L.S Lowry (1887-1976) English artist know for his drawings and paintings of North West England, including Pendlebury and Salford. Lowry is famous for painting industrial landscapes of where he lived and worked. His urban landscapes included ‘matchstick men’ and he painted open moody landscapes too. His work is often referred to as ‘naive art’ because it’s so stylised. Many of his canvases are large works, that express a working knowledge of perspective in buildings. His early works are rather dark and somber, but after the war he seemed to add more colour and light. He was a prolific artist and many of his works are in collections and museums. And there is now a museum dedicated to him in Manchester https://www.thelowry.com/events/ls-lowry/the-art/landscapes.
Landscape in Wigan, 1925, oil on canvas, 34.3 x 34.3 cm. (from The Paintings of LS Lowry, oils and watercolours by Mervyn Levy, Jupiter Books 1975, plate 23)
George Shaw (b.1966) an English artist who grew up in Coventry. Short listed for the Turner Prize 2011. He paints naturalistic English urban landscapes in Humbrol enamel paints on hard surfaces such as MDF. Titles of his work are important as he takes them from famous writings, the bible and books, ones he does not often read. His painting is landscape with references to the history of art. His landscapes of where he grew up are quite stark and disturbing. After a recent residency at The National Gallery he has been painting more woodlands and trees, but they too have a modern twist with some very ‘dark’ themes.
Scences from the Passion , late 2002 by George Shaw. (from https://www.tate.org.uk/art/artists/george-shaw-5253)
The study of landscape painting is a big subject. But I love it. I have only chosen a few artists that see their landscapes in different ways. Durer, who surprisingly work with watercolours and made sketches as he travelled, documenting the land as it was in his time. Seeing that the printing press would change the world, offering endless ways of reproducing pictures for all to see. Claude Lorrain who offered ‘leisure’ feelings through his art, using his imagination to paint large atmospheric paintings. Paintings that may be described as ‘chocolate box’ pictures. Lorrain influenced J M W Turner who explored painting the landscape as an ‘abstract’ concept. Hiroshige, who was a prolific woodblock printer, depicting Japanese life from it’s people to the landscape, with intimate views and unusual compositions of the land and sea. Lowry offered a gritty and muddy view of his native Manchester, even the surface of his paintings were very textured and marked. Finally George Shaw who uses a modern medium, Humbrol enamel paints, normally used for model making. His art may not be seen as landscape, but it is. He has painted, in detail his homeland, making it a viable landscape scene, whether we like it or not.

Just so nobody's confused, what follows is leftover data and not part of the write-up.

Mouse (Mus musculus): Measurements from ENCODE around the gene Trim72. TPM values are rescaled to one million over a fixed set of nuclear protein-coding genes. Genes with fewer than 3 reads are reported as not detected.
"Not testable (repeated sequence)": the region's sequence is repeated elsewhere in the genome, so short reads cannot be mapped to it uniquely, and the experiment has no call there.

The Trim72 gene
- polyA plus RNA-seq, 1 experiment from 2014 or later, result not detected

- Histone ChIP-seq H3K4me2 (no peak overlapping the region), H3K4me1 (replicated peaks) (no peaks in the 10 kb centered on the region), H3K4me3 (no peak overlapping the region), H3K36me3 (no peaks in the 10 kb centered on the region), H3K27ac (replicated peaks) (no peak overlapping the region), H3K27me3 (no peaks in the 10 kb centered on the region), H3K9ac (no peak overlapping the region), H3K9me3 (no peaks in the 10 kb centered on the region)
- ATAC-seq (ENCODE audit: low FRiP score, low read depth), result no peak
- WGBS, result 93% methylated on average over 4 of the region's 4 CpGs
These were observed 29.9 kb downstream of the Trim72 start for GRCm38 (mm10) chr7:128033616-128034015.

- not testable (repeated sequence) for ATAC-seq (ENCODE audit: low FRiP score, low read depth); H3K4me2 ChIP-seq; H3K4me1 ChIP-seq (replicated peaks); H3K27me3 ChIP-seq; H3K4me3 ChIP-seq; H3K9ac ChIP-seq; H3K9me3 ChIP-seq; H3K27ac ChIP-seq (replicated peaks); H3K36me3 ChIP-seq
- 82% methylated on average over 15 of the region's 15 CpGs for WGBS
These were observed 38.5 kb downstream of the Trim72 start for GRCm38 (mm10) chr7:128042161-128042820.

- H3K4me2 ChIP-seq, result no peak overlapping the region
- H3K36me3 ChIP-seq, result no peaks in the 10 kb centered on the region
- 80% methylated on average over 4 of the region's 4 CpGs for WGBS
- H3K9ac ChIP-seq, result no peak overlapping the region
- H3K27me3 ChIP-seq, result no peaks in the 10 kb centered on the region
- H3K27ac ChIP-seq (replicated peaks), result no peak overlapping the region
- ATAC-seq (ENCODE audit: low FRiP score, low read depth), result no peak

The artists I have chosen have either made landscape look beautiful or ugly, or for leisure and documentation. And artists like Durer and Hiroshige have seen the value of printing and reproducing art, that the world can buy.